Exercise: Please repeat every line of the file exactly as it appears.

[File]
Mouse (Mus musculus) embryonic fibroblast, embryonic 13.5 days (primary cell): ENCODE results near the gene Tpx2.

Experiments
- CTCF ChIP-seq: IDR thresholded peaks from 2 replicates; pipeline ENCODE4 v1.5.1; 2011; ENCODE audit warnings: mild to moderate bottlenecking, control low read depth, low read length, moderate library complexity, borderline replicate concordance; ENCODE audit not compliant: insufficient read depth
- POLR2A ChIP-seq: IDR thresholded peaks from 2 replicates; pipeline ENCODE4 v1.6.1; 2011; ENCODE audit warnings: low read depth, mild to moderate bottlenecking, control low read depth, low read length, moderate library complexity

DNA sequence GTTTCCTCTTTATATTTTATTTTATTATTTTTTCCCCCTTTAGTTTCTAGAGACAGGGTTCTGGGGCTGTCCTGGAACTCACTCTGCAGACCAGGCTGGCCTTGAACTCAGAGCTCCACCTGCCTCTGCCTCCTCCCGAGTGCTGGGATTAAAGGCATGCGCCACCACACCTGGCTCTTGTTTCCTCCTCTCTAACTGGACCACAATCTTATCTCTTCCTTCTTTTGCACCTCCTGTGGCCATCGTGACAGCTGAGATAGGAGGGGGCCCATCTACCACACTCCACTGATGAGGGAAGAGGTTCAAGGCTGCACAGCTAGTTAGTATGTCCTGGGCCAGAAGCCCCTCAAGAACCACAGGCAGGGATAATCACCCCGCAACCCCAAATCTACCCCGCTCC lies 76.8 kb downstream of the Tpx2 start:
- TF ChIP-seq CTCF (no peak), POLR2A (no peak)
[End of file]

Mouse (Mus musculus) embryonic fibroblast, embryonic 13.5 days (primary cell): ENCODE results near the gene Tpx2.

Experiments
- CTCF ChIP-seq: IDR thresholded peaks from 2 replicates; pipeline ENCODE4 v1.5.1; 2011; ENCODE audit warnings: mild to moderate bottlenecking, control low read depth, low read length, moderate library complexity, borderline replicate concordance; ENCODE audit not compliant: insufficient read depth
- POLR2A ChIP-seq: IDR thresholded peaks from 2 replicates; pipeline ENCODE4 v1.6.1; 2011; ENCODE audit warnings: low read depth, mild to moderate bottlenecking, control low read depth, low read length, moderate library complexity

DNA sequence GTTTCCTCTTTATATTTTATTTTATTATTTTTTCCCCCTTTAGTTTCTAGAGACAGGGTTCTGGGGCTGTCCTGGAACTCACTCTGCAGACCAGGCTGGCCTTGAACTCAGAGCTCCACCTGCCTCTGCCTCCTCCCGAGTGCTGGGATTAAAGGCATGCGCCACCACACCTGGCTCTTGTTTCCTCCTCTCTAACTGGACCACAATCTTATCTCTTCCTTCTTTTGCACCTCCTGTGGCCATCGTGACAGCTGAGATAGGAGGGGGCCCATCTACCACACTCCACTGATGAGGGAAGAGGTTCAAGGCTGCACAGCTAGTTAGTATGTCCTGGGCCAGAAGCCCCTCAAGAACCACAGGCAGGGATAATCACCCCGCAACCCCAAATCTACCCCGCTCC lies 76.8 kb downstream of the Tpx2 start:
- TF ChIP-seq CTCF (no peak), POLR2A (no peak)